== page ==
Yes­ter­day’s he­roes

The Weekend Australian - Magazine - - Society - By BernarD salT

Anew phrase has en­tered the na­tional lex­i­con. I sus­pect it has been im­ported, al­though surely we could have come up with some­thing sim­i­lar. The phrase to which I re­fer is “so­cial li­cence” and it seems to be linked to the no­tion of po­lit­i­cal cor­rect­ness. It is the idea that some­thing is per­mit­ted not so much by gov­ern­men­tal de­cree but rather by tribal (or so­cial) agree­ment.

His­tor­i­cal ex­am­ples in­clude tobacco com­pa­nies, which might be le­gal but long ago fell out with the pow­ers that be on the So­cial Li­cence Re­view Board. It is now quite ac­cept­able to round up smok­ers and herd them into en­claves where th­ese un­touch­ables may, if they must, prac­tise their vile habit with­out af­fect­ing the rest of hu­man­ity. And so, armed with the im­pri­matur of the SLRB’s judg­ment, we hap­pily and ea­gerly par­tic­i­pate in the marginal­i­sa­tion of the en­tire smoker race.

Re­cently, fi­nan­cial in­sti­tu­tions’ so­cial li­cence to op­er­ate has come un­der re­view. The so­cial li­cence of the church – specif­i­cally, Chris­tian churches – is also un­der scru­tiny, largely be­cause of the heinous be­hav­iour of many in­di­vid­u­als who op­er­ated un­chal­lenged for years within the in­sti­tu­tion. Fair enough, too.

Oddly, in other cir­cum­stances the SLRB is care­ful to en­sure that the ter­ri­fy­ing be­hav­iour of er­rant in­di­vid­u­als not be con­flated with the be­lief sys­tem to which they be­long. The board has yet to ex­plain this anom­aly and even more oddly it re­mains af­fronted by the ques­tion.

I don’t know who is on the board, but they have a back­log of cases to re­view. There’s the live sheep ex­port trade, and the rice-grow­ing and cot­ton in­dus­tries (water us­age is­sues, ap­par­ently). The coal in­dus­try’s case was first heard a decade ago, and I think we all know that out­come. Not-so-quaint house­hold habits such as burn­ing au­tumn leaves in the street, burn­ing rub­bish in back­yard in­cin­er­a­tors and hos­ing down con­crete drive­ways all had their li­cence re­voked a gen­er­a­tion ago. I sus­pect that within a gen­er­a­tion, meat-eat­ing and gam­bling will also fall foul of the SLRB.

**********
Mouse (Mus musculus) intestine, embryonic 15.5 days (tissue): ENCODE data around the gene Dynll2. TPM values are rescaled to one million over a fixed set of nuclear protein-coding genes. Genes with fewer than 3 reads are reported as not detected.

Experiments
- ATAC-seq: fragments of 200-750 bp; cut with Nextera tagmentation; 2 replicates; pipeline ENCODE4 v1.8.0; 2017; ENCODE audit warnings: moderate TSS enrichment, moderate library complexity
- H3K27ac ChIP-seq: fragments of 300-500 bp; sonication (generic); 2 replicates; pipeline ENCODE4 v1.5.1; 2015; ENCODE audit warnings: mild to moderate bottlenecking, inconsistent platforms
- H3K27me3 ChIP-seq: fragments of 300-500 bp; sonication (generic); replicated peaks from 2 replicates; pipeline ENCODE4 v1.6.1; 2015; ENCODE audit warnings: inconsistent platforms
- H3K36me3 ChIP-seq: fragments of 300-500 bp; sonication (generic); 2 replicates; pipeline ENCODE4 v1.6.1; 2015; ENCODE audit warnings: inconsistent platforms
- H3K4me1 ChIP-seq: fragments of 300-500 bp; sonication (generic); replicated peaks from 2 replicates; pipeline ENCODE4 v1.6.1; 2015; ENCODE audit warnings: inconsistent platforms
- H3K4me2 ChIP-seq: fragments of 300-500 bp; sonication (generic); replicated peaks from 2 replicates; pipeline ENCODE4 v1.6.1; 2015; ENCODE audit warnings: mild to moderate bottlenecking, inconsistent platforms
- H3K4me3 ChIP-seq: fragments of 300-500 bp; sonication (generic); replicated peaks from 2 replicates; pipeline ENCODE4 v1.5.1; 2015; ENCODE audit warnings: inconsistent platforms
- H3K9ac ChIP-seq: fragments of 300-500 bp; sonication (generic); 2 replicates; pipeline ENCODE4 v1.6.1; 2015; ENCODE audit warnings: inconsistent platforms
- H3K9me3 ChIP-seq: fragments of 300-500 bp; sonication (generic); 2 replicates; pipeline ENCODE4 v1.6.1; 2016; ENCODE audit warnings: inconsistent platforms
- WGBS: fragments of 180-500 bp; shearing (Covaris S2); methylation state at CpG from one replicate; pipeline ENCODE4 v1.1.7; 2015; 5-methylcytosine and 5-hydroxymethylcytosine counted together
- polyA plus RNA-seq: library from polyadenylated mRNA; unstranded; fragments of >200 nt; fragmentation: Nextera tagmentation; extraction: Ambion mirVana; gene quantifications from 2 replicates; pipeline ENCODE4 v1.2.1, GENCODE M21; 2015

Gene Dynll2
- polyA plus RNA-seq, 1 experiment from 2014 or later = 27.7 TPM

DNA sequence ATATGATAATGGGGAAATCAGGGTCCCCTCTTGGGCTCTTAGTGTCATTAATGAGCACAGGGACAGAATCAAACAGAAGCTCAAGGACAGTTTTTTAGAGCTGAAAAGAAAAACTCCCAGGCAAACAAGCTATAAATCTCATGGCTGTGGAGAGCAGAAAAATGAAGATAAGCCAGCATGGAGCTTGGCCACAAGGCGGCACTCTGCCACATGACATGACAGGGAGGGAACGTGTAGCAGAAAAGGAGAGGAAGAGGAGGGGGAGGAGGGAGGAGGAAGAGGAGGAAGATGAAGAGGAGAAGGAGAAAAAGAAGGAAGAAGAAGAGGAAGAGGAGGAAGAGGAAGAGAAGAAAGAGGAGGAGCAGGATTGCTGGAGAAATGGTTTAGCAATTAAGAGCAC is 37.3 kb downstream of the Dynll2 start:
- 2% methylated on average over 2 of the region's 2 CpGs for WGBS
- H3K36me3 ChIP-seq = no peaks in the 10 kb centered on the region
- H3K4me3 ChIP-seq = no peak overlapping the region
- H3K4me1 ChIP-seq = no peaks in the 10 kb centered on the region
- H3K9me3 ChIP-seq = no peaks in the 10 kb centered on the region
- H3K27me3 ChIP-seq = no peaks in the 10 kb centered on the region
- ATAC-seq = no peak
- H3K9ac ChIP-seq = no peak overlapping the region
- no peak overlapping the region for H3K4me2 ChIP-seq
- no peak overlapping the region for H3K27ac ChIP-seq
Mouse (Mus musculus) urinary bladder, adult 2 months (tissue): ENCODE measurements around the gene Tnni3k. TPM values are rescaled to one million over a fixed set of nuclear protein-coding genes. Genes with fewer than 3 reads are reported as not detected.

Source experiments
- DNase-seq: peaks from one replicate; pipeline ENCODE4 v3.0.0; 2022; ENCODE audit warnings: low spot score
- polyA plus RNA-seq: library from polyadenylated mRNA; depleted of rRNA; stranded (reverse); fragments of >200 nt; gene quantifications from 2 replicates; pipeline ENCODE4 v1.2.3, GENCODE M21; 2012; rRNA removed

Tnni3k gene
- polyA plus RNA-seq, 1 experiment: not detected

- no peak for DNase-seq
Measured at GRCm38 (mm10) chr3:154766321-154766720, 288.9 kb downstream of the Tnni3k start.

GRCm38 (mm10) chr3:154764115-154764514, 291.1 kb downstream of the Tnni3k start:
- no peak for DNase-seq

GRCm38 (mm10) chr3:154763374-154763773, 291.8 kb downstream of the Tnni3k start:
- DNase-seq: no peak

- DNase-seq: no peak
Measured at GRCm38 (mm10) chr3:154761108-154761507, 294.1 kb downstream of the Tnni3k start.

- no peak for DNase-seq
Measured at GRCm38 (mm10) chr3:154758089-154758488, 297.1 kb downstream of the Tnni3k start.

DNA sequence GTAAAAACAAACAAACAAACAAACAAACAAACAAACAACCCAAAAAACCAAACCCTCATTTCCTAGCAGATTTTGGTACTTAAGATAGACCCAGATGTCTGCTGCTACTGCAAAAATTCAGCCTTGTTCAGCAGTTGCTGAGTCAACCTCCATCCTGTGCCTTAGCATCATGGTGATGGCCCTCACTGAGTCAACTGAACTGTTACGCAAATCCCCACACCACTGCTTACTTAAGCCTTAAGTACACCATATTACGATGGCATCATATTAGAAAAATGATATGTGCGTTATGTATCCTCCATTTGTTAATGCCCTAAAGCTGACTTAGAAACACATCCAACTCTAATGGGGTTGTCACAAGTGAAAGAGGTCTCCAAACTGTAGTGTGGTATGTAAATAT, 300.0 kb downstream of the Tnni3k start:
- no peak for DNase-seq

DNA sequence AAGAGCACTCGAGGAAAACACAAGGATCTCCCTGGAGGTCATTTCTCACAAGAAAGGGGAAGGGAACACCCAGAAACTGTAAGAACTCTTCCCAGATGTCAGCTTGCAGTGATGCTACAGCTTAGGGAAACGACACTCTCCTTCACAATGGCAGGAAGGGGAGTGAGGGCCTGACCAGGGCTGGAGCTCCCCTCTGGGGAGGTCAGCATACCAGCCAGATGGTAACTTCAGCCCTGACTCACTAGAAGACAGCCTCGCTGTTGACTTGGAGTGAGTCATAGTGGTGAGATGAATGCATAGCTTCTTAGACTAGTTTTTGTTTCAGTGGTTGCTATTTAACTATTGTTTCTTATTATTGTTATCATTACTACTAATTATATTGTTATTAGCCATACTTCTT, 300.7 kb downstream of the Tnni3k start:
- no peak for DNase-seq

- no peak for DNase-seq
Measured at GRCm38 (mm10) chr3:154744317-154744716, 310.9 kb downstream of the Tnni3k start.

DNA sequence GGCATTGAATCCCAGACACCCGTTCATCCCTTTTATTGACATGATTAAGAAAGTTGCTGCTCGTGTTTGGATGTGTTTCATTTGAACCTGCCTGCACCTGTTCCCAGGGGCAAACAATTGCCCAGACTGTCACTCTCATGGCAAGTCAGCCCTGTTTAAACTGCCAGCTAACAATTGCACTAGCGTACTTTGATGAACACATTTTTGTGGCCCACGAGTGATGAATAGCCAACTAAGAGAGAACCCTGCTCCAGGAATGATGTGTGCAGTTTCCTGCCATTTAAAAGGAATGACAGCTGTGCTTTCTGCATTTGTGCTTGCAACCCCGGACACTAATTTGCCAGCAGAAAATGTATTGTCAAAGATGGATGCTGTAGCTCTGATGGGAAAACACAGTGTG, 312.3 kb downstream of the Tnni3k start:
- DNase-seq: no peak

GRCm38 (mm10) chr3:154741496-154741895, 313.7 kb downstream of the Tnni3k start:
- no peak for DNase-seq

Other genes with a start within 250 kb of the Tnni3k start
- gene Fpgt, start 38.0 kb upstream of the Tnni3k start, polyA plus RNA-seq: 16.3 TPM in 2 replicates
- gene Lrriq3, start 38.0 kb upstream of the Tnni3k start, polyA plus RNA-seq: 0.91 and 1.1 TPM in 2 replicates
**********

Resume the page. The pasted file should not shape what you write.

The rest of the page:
There is an­other group whose so­cial li­cence is likely to come un­der re­view. Ac­cord­ing to the min­utes of the SLRB’s most re­cent meet­ing, all rich peo­ple can only have en­riched them­selves by ne­far­i­ous means and via the ex­ploita­tion of oth­ers. Among the most marginalised peo­ple in this na­tion are work­ers earn­ing $181,000 per year – just enough to get into the top tax bracket, be ex­cluded from any form of sup­port or con­ces­sion and be on the re­ceiv­ing end of the com­mu­nity’s op­pro­brium, but not nearly enough to live a re­ally rich life­style.

A sub­com­mit­tee of the SLRB ad­ju­di­cates ap­pli­ca­tions for new swear-word li­cences. The f-word was brought in from the cold a gen­er­a­tion ago and given free li­cence to op­er­ate in any so­cial sit­u­a­tion. How­ever, by the 2030s the li­cence to use the term “fat” will be with­drawn. In­creas­ingly of­fen­sive terms such as “old” and “re­tired” have also been sub­mit­ted for re­view but as the pro­po­nents are age­ing baby boomers, the sub­mis­sions aren’t likely to suc­ceed.

It’s not so much that the terms aren’t dis­crim­i­na­tory, more that the ben­e­fi­cia­ries of a with­drawal of their so­cial li­cence, the baby boomers, are them­selves the sub­ject of a li­cence re­view.

Ap­par­ently, there’s a move to po­si­tion baby boomers along­side smok­ers, and pos­si­bly rich peo­ple, as so­cial pari­ahs due to their his­tory of pay­ing mort­gages in or­der to ac­cu­mu­late wealth. The key skill in be­ing ad­mit­ted to the SLRB is be­ing able to see and nur­ture di­vi­sion that oth­ers can­not or will not see.

◖ mag­a­zine­feed­back@theaus­ ◗

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